TEDxYouth@Hewitt will feature three sessions examining different aspects of the call made by our event’s theme to “Be The Change.” The following speakers are confirmed. Please join our mailing list or become a fan of our facebook page for alerts as new speakers are added.
Elizabeth Bloodworth will be the emcee for today’s TEDx event. She works for FOCUS, a non-profit Christian organization that works with middle and upper school youth in New York City. She grew up in Atlanta, Georgia and graduated from Duke University. Ms. Bloodworth enjoys long walks on the beach, jam sessions with her roommate and friend Hewitt music teacher Kirsten Lindberg, riding a pink bicycle around Manhattan, and watching and performing improv comedy.
G-POW is the deliciously entertaining brain child of Zelma Davis from C+C Music Factory. These four multicultural girls represent every girl and every personality. They write from the heart about issues real teens can relate to, in a positive, life-affirming way that spins the message into pop magic and reaches out to every fan like a new BFF.
G-POW is based on the After-School Pop Stars Workshop, a singing, songwriting and recording class created by Zelma Davis at The Hewitt School. After-School Pop Stars started as a songwriting, and recording program designed to foster self-esteem in young women by providing a positive outlet for expressing their hopes, dreams, concerns, and emotions through the creative language of music.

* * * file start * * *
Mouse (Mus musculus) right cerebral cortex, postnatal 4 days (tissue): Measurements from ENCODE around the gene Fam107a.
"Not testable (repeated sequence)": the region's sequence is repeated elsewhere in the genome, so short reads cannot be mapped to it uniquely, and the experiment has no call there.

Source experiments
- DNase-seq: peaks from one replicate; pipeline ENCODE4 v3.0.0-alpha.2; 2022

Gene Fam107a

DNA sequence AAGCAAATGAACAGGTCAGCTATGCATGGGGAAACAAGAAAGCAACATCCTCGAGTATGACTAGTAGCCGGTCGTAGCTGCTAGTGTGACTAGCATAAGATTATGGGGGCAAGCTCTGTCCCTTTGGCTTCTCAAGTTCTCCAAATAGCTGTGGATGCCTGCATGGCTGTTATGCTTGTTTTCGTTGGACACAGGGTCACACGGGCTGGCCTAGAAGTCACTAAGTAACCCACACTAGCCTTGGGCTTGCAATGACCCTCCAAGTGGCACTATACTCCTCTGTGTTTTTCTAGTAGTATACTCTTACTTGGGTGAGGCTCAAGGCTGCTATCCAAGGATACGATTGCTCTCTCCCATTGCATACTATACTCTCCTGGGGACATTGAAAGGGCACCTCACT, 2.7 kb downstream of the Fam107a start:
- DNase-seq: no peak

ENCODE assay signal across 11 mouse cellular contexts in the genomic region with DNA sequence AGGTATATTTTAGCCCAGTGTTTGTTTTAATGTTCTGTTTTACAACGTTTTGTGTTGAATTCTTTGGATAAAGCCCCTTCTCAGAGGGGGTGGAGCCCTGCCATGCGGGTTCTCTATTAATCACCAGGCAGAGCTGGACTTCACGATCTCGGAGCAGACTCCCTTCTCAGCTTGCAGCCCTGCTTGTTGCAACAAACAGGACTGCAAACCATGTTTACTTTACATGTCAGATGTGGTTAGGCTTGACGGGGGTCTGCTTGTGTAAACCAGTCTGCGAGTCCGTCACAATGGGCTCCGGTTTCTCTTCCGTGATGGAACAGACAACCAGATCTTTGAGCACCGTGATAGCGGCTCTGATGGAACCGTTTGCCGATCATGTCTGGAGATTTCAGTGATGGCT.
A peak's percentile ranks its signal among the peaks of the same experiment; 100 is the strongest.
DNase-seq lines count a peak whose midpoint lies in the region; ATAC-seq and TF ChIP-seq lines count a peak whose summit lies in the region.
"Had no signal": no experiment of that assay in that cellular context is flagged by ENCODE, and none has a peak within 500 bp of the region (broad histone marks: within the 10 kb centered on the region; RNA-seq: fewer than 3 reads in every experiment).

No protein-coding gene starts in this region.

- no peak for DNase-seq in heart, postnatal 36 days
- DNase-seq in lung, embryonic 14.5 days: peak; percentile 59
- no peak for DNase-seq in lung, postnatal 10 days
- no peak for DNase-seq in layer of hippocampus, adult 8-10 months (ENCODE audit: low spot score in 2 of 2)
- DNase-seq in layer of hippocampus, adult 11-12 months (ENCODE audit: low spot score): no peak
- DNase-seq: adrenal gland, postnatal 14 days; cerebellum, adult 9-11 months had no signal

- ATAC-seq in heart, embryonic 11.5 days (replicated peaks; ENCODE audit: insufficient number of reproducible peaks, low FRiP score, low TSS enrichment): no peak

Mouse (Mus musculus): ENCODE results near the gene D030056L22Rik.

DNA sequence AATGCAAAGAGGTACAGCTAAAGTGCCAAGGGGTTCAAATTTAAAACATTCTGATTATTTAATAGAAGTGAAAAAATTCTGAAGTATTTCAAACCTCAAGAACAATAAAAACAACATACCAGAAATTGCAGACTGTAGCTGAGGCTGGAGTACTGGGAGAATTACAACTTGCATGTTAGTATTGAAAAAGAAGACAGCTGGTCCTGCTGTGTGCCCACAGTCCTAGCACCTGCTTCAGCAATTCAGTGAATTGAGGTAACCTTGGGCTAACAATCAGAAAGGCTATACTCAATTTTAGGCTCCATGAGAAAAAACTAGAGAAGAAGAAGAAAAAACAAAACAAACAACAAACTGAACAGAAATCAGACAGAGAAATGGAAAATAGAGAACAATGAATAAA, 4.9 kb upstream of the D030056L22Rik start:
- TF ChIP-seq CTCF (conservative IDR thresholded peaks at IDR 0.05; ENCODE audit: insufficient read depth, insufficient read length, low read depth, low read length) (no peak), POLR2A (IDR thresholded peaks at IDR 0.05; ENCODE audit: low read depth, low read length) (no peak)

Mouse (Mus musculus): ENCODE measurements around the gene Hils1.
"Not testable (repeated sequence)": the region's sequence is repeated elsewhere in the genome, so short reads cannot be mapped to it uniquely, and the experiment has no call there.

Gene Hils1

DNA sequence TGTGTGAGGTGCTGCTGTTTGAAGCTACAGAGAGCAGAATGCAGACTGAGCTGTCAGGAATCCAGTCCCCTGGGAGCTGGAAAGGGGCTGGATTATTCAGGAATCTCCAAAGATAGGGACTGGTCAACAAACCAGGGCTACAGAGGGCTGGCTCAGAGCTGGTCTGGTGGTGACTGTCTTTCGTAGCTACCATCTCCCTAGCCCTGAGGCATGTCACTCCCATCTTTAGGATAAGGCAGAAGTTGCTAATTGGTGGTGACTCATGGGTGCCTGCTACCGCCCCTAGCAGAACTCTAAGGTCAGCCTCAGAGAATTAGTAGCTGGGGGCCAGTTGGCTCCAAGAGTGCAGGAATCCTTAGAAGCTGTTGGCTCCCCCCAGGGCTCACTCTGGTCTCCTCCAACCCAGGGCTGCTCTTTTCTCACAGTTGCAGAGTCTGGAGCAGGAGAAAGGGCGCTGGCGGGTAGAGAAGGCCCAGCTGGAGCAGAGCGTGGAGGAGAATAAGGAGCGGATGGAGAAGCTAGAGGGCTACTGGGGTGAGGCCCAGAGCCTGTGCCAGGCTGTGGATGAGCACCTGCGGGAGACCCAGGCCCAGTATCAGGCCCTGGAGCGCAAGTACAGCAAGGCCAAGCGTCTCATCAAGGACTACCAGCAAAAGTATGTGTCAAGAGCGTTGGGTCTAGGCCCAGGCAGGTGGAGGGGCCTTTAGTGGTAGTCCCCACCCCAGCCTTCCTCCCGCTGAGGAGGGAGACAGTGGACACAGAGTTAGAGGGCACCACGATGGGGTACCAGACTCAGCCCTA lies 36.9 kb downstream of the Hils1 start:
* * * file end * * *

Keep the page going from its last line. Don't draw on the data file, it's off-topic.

Alina Serrano, Jenna Scannelli, Tiyonna Stewart, and Hewitt freshman Zoe Himmel are multi-talented teens ages 14-15 who sing, dance, write and act. G-POW has a unique style which differentiates them from their peers. They are positive role models that parents would approve of, but are cool enough for the avant garde middle school set. G-POW performs extensively throughout NYC for many charitable organizations, including The American Cancer Society, The Terry Fox Foundation and The MacDella Cooper Foundation.
Ileana Jimenez and LREI Feminist Activists
Think feminism is dead? Students studying feminism at Elisabeth Irwin High School don’t think so. Come listen to how they’ve become feminist activists and change agents helping to end the sexual exploitation of girls in New York as well as launch a movement against the sexualization of girls in the media.